When one person sues another individual (or business, governmental entity, etc.) for an act of negligence, the burden of proof is on the party seeking legal redress for the other’s wrongful conduct. It is important for the plaintiff in such a case to be represented by an experienced, thorough, and assertive personal injury attorney so that the case may be properly investigated and prepared for trial. If successful on the merits, the plaintiff in such an action may recover compensation for lost wages, medical costs, pain and suffering, and other damages caused by the defendant’s conduct. If you are suffering due to someone else’s conduct, it is important to speak with a South Carolina injury lawyer as soon as possible.
Facts of the Case
In a recent (unreported) case, the plaintiff was a woman who sought monetary compensation for injuries she allegedly suffered during an incident with a law enforcement officer. She filed suit against the defendants, a sheriff and the county sheriff’s office, in the Richland County Circuit Court, asserting claims for negligent hiring, retention, and training of the officer (who was apparently terminated prior to the suit) and for assault and battery. The trial court granted summary judgment in favor of the defendants, and the plaintiff appealed.
Decision of the Court
The South Carolina Court of Appeals affirmed the lower court’s decision. The plaintiff argued on appeal that summary judgment was improper because there was evidence in the record that supported her claim for negligent retention. In addition, she argued the defendants were liable for the torts committed by the former employee insomuch as he was acting within the course and scope of his employment at the time in question, and because his actions were consistent within the culture of the sheriff’s office at that time.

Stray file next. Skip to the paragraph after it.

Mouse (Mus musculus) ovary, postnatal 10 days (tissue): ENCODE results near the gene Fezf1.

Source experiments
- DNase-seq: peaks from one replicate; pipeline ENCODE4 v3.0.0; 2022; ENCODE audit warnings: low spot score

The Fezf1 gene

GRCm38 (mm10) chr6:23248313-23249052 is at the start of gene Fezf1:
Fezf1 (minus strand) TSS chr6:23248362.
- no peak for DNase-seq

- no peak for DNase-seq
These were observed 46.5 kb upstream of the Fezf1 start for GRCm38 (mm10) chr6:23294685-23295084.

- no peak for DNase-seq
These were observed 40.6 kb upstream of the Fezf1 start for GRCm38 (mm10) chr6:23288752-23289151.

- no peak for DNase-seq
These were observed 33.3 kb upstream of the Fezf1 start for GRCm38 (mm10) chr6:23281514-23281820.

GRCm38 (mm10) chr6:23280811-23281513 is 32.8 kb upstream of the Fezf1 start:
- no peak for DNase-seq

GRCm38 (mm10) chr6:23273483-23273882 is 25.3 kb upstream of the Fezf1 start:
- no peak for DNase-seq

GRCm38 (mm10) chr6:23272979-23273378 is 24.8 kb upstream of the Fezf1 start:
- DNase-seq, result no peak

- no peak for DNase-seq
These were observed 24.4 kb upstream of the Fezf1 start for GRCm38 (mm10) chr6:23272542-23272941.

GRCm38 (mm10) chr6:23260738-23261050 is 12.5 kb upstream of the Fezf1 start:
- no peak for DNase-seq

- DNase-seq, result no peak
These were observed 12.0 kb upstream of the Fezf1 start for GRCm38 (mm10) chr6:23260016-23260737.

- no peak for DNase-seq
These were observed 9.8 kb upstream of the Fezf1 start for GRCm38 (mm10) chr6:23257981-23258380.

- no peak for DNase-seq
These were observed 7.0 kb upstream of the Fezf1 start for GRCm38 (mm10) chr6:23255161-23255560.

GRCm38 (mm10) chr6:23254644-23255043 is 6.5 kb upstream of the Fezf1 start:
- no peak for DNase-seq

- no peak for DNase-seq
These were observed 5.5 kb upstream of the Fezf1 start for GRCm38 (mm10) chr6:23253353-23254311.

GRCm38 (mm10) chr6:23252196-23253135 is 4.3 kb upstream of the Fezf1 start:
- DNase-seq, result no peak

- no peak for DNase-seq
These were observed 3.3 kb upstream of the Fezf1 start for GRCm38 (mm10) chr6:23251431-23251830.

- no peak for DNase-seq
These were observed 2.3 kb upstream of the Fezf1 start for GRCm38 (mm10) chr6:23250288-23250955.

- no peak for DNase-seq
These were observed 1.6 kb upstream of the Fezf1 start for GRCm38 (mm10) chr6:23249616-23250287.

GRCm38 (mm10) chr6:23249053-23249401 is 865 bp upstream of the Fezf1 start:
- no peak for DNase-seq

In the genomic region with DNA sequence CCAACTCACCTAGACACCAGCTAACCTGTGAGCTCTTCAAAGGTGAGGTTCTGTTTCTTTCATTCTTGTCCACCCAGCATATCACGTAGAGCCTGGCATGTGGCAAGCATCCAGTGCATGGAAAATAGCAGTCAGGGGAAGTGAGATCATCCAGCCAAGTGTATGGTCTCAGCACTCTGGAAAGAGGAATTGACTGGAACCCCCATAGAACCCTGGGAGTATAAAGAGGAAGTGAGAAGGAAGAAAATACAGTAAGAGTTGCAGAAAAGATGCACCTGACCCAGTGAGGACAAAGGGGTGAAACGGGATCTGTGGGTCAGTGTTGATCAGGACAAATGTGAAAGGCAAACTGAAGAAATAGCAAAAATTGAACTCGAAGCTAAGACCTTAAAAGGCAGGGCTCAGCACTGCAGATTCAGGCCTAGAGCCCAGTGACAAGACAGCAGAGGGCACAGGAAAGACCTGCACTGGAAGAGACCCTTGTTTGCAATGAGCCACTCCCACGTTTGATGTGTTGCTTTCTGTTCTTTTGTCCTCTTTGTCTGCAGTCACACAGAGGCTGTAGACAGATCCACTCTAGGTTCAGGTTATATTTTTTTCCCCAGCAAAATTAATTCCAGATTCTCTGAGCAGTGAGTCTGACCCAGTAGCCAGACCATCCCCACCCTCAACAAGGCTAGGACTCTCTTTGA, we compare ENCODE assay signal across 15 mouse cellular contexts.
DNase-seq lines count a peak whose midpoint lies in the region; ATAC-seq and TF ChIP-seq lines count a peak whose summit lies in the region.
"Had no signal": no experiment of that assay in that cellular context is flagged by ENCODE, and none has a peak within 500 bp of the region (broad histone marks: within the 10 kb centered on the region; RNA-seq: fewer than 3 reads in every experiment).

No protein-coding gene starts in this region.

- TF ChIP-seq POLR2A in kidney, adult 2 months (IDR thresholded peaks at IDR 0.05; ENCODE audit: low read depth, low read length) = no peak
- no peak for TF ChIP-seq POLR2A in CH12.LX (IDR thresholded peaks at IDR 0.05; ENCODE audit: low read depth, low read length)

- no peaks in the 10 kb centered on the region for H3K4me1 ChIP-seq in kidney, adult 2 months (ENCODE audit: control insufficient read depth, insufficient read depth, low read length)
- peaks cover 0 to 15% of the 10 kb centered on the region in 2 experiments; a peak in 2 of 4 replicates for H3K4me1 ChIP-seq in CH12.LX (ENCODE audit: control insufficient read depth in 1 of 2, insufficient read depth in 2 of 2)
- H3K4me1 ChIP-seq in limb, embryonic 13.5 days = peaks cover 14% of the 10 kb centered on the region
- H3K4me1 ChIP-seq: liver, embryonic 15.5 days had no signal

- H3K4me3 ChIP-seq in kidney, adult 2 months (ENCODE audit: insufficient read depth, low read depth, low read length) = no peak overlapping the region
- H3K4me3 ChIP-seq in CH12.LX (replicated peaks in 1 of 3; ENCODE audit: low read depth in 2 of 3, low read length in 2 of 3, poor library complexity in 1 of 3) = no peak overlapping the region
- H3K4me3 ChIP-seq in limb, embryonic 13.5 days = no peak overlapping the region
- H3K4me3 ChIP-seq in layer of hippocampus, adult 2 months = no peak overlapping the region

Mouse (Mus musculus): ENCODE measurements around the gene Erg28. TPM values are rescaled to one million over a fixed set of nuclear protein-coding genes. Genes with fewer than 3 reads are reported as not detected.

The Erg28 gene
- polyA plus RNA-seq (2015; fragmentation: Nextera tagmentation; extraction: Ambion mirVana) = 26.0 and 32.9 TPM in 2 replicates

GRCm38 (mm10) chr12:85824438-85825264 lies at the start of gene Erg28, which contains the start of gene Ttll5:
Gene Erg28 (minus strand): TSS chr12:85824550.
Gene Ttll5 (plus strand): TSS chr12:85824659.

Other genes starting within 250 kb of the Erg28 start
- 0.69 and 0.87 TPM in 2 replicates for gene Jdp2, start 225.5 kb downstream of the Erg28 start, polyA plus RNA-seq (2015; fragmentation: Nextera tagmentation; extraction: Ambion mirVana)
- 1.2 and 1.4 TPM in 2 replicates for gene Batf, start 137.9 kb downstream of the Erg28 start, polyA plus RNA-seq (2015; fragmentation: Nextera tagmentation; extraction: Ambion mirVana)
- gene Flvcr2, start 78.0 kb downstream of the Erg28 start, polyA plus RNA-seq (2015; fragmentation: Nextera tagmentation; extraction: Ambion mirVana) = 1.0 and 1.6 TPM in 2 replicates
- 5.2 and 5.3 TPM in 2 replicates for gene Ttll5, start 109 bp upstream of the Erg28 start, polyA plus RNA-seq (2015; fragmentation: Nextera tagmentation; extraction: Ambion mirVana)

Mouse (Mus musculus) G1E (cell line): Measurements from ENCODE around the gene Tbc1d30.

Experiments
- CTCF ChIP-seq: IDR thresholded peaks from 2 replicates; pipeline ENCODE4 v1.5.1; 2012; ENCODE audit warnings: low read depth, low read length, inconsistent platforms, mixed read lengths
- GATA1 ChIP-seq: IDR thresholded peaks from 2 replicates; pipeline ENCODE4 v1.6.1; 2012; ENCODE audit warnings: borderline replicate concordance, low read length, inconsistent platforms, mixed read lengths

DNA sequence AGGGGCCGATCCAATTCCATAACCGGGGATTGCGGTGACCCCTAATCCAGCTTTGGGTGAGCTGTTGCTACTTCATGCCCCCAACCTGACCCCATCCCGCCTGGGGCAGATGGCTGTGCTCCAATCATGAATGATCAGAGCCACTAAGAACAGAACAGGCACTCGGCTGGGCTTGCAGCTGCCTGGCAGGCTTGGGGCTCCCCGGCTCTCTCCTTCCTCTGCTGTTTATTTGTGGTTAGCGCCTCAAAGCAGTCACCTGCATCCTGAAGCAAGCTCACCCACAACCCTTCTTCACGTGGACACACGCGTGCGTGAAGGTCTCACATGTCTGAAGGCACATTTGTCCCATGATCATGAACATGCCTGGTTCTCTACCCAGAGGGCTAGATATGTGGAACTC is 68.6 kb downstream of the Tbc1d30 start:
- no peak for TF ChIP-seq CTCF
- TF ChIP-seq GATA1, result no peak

In addressing the plaintiff’s arguments, however, the court of appeals disagreed with the plaintiff’s reasoning. With regard to the negligent retention claim, the appellate court found that summary judgment was appropriate because no reasonable finder-of-fact could find that there was a foreseeable risk that the officer would commit an act of sexual misconduct. Because the officer’s actions were not foreseeable, the plaintiff’s negligent retention claim failed. (In order to prove negligence, a plaintiff must show that a defendant has breached a duty of care and that this breach was the proximate cause of harm to the plaintiff; if the act in question was not foreseeable, the proximate cause element fails.)
As to the defendant’s claims for general negligence and for assault and battery, the court of appeals agreed that the sheriff was entitled to immunity under South Carolina Code § 15-78-60(17). In so holding, the court of appeals noted that the officer had not been acting within the scope of his employment when he sexually harassed the plaintiff; the officer had acted with actual malice and intent to harm the plaintiff, which was clearly not within the scope of his official duties.
Hire a Helpful South Carolina Injury Lawyer
If you are hurting because of someone else’s negligent, careless, or wrongful conduct, you may be able to recover financial compensation. However, you have only a limited amount of time to take legal action. Claims filed outside the statute of limitations are very rarely successful, so it is important to speak to counsel if you think you may have a case. To schedule a free consultation with an experienced South Carolina injury attorney, contact the Patrick E. Knie Law Offices in Spartanburg and Greenville by calling 864-582-5118 today.